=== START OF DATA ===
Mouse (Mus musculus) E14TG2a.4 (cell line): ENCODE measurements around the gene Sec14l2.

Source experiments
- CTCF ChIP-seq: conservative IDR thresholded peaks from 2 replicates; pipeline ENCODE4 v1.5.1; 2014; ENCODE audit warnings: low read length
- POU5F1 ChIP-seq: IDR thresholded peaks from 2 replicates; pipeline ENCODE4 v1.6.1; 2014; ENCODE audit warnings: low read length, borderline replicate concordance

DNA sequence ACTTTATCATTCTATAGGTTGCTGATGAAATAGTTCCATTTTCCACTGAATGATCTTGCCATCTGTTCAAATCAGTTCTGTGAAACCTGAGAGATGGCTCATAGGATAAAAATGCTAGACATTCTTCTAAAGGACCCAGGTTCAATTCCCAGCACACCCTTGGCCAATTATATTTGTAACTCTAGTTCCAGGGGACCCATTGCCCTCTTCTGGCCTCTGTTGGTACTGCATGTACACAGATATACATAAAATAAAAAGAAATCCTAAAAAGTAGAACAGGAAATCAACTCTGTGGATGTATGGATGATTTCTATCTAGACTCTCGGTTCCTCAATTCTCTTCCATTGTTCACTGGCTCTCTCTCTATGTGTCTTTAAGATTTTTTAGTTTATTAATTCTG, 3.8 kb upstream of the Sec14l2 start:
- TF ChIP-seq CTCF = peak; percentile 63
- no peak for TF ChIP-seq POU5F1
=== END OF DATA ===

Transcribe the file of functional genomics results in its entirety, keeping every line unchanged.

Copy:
Mouse (Mus musculus) E14TG2a.4 (cell line): ENCODE measurements around the gene Sec14l2.

Source experiments
- CTCF ChIP-seq: conservative IDR thresholded peaks from 2 replicates; pipeline ENCODE4 v1.5.1; 2014; ENCODE audit warnings: low read length
- POU5F1 ChIP-seq: IDR thresholded peaks from 2 replicates; pipeline ENCODE4 v1.6.1; 2014; ENCODE audit warnings: low read length, borderline replicate concordance

DNA sequence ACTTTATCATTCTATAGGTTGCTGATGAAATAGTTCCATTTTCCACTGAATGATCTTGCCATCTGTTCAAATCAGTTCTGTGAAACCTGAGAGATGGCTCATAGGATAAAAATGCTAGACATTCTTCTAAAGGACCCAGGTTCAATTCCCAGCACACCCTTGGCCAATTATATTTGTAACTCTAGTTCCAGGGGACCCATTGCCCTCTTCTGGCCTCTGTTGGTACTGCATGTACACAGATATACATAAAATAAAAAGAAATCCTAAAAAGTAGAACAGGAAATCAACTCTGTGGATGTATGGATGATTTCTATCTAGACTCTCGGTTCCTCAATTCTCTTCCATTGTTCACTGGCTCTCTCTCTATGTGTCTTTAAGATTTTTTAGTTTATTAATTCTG, 3.8 kb upstream of the Sec14l2 start:
- TF ChIP-seq CTCF = peak; percentile 63
- no peak for TF ChIP-seq POU5F1